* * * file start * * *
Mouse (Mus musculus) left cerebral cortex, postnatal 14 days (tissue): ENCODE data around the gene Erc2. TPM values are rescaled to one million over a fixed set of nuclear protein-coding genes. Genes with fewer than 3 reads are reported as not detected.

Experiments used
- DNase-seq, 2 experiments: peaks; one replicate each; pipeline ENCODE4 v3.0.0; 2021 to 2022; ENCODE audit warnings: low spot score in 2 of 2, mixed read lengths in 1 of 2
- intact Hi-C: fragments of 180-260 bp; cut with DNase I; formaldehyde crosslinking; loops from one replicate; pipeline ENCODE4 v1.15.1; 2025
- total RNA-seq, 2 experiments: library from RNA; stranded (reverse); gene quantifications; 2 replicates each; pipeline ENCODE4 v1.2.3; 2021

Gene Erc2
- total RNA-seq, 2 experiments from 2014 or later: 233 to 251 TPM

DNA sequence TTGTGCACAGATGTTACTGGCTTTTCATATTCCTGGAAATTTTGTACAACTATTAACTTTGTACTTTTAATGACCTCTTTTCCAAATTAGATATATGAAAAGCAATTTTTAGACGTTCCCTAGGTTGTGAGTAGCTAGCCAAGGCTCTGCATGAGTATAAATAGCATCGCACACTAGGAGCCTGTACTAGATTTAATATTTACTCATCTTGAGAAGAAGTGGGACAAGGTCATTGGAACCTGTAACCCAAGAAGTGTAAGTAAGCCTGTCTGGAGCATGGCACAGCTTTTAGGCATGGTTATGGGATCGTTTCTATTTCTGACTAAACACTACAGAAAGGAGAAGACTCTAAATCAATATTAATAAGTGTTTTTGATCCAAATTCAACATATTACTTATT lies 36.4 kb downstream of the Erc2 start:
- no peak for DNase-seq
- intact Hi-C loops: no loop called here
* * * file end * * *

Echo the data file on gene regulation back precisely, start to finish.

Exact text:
Mouse (Mus musculus) left cerebral cortex, postnatal 14 days (tissue): ENCODE data around the gene Erc2. TPM values are rescaled to one million over a fixed set of nuclear protein-coding genes. Genes with fewer than 3 reads are reported as not detected.

Experiments used
- DNase-seq, 2 experiments: peaks; one replicate each; pipeline ENCODE4 v3.0.0; 2021 to 2022; ENCODE audit warnings: low spot score in 2 of 2, mixed read lengths in 1 of 2
- intact Hi-C: fragments of 180-260 bp; cut with DNase I; formaldehyde crosslinking; loops from one replicate; pipeline ENCODE4 v1.15.1; 2025
- total RNA-seq, 2 experiments: library from RNA; stranded (reverse); gene quantifications; 2 replicates each; pipeline ENCODE4 v1.2.3; 2021

Gene Erc2
- total RNA-seq, 2 experiments from 2014 or later: 233 to 251 TPM

DNA sequence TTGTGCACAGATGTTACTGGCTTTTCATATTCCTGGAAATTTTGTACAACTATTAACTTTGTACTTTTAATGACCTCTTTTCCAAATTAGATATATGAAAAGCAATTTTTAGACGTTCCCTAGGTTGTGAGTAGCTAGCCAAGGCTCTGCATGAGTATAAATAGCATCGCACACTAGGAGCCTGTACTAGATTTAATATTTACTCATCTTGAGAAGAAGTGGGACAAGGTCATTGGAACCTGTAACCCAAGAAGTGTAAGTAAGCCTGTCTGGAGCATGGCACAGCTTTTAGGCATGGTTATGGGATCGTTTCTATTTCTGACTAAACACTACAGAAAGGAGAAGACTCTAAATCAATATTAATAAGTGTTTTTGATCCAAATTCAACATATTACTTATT lies 36.4 kb downstream of the Erc2 start:
- no peak for DNase-seq
- intact Hi-C loops: no loop called here